The events featured a number of educational exhibits including many of the local STEAM — science, technology, engineering, arts and math — exhibits, robotic clubs, Tesla coils, Tesla car showcase, amateur radio, battlebots, Maker Space trailer, local artisans and an interactive STEAM bus from New York Institute of Technology. The daytime event was coupled with a lively nighttime celebration featuring the band ArcAttack.

“What an amazing day to celebrate one of this world’s most acclaimed scientist and inventor,” said county Legislator Sarah Anker (D-Mount Sinai). “Thanks to the many TSCW volunteers, local and international community support, and the many partnerships with government, Nikola Tesla’s legacy will continue to inspire and encourage our future scientists.”

The Tesla Science Center at Wardenclyffe, located in Shoreham, is Nikola Tesla’s last remaining laboratory. Known as a man before his time, he was deemed a genius while researching alternating current systems. He believed that energy didn’t have to be a rich man’s luxury. Energy could be available to all and powered naturally. He thought he could power the whole Northeastern seaboard from Niagara Falls. 

An inventor with hundreds of patents, he was involved in the invention of the radio, remote control and more.

In 1901 Tesla acquired the Wardenclyffe property in Shoreham to test his theories of being able to wirelessly transmit electrical messages, funded by J.P. Morgan. A huge 187-foot tower was designed and constructed for the purpose.

In 1903 creditors confiscated his heavier equipment, and in 1917 the tower was demolished. The concrete feet used to hold the structure can still be seen on the property today. 

Tesla was eventually cut off, causing him to lose control of the site. The property became a film processing company in the early ’30s, where harsh chemicals were dumped into the ground. The contaminated property was sold again and became shuttered in 1987. 

A decades-long cleanup ensued, and the property was put back up for sale. 

The community — locally, nationally and even internationally — came together to fundraise to eventually buy the property in 2013, preserve it and make it a real historic site. 

According to Doug Borge, chief operating officer at TSCW, “At our annual Tesla Birthday events, we not only celebrate Nikola Tesla’s contributions, but also his living legacy that we each build upon through science and innovation.”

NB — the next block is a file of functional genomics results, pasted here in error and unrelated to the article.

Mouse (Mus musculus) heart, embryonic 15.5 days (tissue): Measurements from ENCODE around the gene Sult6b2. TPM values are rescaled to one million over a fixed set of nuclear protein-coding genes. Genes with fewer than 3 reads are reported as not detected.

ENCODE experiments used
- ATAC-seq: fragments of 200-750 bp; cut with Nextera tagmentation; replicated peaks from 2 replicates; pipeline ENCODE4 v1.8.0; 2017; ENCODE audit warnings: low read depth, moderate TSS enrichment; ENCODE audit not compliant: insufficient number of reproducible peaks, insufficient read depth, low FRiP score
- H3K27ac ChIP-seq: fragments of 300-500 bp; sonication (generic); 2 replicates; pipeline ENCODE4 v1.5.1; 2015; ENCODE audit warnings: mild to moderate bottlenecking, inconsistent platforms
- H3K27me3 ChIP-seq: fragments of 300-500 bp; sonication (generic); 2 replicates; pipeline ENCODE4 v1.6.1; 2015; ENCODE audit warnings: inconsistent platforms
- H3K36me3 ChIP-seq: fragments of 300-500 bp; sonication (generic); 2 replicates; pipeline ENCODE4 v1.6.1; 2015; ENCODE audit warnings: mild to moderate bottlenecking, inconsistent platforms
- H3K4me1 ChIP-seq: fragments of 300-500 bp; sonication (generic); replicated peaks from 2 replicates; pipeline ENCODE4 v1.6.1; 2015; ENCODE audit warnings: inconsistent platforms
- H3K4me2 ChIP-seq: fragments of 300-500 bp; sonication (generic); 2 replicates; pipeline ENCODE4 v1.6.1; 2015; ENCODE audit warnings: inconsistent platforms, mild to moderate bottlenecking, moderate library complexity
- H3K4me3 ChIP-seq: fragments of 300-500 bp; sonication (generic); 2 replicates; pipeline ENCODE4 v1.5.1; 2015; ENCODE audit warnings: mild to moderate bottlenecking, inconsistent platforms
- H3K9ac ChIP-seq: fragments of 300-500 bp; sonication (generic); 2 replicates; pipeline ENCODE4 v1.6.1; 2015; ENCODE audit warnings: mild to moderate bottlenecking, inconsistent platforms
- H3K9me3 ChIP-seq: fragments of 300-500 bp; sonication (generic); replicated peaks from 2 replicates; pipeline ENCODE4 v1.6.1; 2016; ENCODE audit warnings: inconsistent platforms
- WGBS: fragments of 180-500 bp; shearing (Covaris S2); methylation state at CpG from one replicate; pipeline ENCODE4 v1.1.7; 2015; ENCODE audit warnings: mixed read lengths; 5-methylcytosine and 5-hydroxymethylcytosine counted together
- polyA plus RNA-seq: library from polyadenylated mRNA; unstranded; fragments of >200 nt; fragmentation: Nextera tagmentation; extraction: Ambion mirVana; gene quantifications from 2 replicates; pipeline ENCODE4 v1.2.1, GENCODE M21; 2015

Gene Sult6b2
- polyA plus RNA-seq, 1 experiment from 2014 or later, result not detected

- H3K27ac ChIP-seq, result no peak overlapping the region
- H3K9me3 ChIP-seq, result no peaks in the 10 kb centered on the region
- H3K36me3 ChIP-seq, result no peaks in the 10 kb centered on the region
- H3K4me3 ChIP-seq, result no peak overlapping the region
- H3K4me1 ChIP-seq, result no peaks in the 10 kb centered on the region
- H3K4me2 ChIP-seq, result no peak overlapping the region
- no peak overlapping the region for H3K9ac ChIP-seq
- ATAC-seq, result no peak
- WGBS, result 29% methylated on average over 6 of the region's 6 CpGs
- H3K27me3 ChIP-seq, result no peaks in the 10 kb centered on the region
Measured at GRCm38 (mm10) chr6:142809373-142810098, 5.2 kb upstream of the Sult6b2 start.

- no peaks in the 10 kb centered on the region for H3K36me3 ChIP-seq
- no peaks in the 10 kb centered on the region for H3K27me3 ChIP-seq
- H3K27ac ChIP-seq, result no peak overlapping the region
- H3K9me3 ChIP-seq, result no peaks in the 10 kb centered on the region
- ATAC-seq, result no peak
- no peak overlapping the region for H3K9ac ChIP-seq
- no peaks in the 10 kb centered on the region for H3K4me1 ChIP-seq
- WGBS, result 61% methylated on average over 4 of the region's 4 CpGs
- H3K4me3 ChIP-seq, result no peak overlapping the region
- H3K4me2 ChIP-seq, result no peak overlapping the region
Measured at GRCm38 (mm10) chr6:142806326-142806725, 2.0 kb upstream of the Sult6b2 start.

The mission of Tesla’s last remaining lab is to develop the site into a transformative global science center that embraces his bold spirit of invention, provides innovative learning experiences, fosters the advancement of new technologies and preserves his legacy in the Tesla Museum.

The group imagines a world where people appreciate Tesla’s contributions, are inspired by his scientific audacity and engage in the future betterment of humanity.

“Today is a perfect example of where we are as an organization,” Borge said. “We’re a community hub for people that love science technology, that are associated with Nikola Tesla and to be a resource for people to leverage, learn and become their own version of Tesla.”

In general, technology and interactivity at this year’s Tesla Birthday Expo were more engaging and popular than ever, he added. New and expanded STEAM exhibits allowed attendees to get hands-on with Tesla inventions and technology. 

ArcAttack made their first visit to Wardenclyffe and took things to a whole new level with a performance at the night shows featuring Tesla coils, rock music and lightning-producing electric instruments. Volunteers in the audience were “zapped” in a Faraday cage, including TSCW’s executive director Marc Alessi.

“We weren’t sure what to expect in terms of attendance at this year’s Tesla Birthday events, due to the pandemic,” Borge said. “Fortunately, we had a great turnout at both the daytime Tesla Birthday Expo and night show.”

Borge added that “the expo is interesting because you can see the crowds clustering around specific exhibits and interacting with enthusiasm.”  

Some fan favorites were the 3D scan that showed the interior of Tesla’s laboratory as it looks today, the robotics and maker space area, along with the go-carts and robots zipping around. 

“This is such an exciting event for the community to learn about important advances in technology,” said attorney and advocate Laura Ahearn, of Port Jefferson. “I’m really excited about getting to meet community members that come here, and some of the high school students that have built from scratch robotic devices better than anything … when I was in high school, I wish I would have had the opportunities that these young students have because it’s going to help them in their future.”